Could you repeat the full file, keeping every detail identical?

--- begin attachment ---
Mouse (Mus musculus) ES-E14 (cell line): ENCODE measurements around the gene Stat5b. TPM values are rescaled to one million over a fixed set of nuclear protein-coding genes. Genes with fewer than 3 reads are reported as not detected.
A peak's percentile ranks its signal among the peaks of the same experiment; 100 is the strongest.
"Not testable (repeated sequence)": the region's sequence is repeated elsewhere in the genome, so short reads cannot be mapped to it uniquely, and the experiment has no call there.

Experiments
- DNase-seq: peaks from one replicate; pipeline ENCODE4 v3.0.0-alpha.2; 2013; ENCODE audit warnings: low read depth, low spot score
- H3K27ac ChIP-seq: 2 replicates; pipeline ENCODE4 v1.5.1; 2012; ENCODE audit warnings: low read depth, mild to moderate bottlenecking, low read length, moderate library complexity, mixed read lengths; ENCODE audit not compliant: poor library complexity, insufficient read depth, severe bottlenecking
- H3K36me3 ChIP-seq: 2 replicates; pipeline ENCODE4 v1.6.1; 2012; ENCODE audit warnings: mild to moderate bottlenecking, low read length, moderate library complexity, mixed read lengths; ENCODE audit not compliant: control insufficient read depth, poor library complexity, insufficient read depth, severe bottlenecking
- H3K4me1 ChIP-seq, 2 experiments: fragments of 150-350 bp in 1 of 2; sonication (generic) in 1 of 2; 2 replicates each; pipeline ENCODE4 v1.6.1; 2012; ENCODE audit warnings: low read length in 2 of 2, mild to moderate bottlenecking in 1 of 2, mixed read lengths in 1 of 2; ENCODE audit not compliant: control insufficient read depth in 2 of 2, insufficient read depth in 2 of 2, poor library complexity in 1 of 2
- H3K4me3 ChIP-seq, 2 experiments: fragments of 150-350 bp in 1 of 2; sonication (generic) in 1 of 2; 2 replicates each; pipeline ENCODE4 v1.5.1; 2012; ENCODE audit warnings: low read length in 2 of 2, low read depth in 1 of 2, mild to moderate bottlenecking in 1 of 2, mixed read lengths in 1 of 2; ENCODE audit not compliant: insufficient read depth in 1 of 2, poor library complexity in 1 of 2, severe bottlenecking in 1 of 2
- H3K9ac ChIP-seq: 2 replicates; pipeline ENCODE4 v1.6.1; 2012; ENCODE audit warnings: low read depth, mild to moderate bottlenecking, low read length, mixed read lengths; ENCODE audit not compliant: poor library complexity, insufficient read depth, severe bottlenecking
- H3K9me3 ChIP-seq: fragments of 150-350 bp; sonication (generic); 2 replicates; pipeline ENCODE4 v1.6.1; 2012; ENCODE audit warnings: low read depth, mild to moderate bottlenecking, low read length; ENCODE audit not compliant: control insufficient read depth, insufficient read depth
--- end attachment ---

Mouse (Mus musculus) ES-E14 (cell line): ENCODE measurements around the gene Stat5b. TPM values are rescaled to one million over a fixed set of nuclear protein-coding genes. Genes with fewer than 3 reads are reported as not detected.
A peak's percentile ranks its signal among the peaks of the same experiment; 100 is the strongest.
"Not testable (repeated sequence)": the region's sequence is repeated elsewhere in the genome, so short reads cannot be mapped to it uniquely, and the experiment has no call there.

Experiments
- DNase-seq: peaks from one replicate; pipeline ENCODE4 v3.0.0-alpha.2; 2013; ENCODE audit warnings: low read depth, low spot score
- H3K27ac ChIP-seq: 2 replicates; pipeline ENCODE4 v1.5.1; 2012; ENCODE audit warnings: low read depth, mild to moderate bottlenecking, low read length, moderate library complexity, mixed read lengths; ENCODE audit not compliant: poor library complexity, insufficient read depth, severe bottlenecking
- H3K36me3 ChIP-seq: 2 replicates; pipeline ENCODE4 v1.6.1; 2012; ENCODE audit warnings: mild to moderate bottlenecking, low read length, moderate library complexity, mixed read lengths; ENCODE audit not compliant: control insufficient read depth, poor library complexity, insufficient read depth, severe bottlenecking
- H3K4me1 ChIP-seq, 2 experiments: fragments of 150-350 bp in 1 of 2; sonication (generic) in 1 of 2; 2 replicates each; pipeline ENCODE4 v1.6.1; 2012; ENCODE audit warnings: low read length in 2 of 2, mild to moderate bottlenecking in 1 of 2, mixed read lengths in 1 of 2; ENCODE audit not compliant: control insufficient read depth in 2 of 2, insufficient read depth in 2 of 2, poor library complexity in 1 of 2
- H3K4me3 ChIP-seq, 2 experiments: fragments of 150-350 bp in 1 of 2; sonication (generic) in 1 of 2; 2 replicates each; pipeline ENCODE4 v1.5.1; 2012; ENCODE audit warnings: low read length in 2 of 2, low read depth in 1 of 2, mild to moderate bottlenecking in 1 of 2, mixed read lengths in 1 of 2; ENCODE audit not compliant: insufficient read depth in 1 of 2, poor library complexity in 1 of 2, severe bottlenecking in 1 of 2
- H3K9ac ChIP-seq: 2 replicates; pipeline ENCODE4 v1.6.1; 2012; ENCODE audit warnings: low read depth, mild to moderate bottlenecking, low read length, mixed read lengths; ENCODE audit not compliant: poor library complexity, insufficient read depth, severe bottlenecking
- H3K9me3 ChIP-seq: fragments of 150-350 bp; sonication (generic); 2 replicates; pipeline ENCODE4 v1.6.1; 2012; ENCODE audit warnings: low read depth, mild to moderate bottlenecking, low read length; ENCODE audit not compliant: control insufficient read depth, insufficient read depth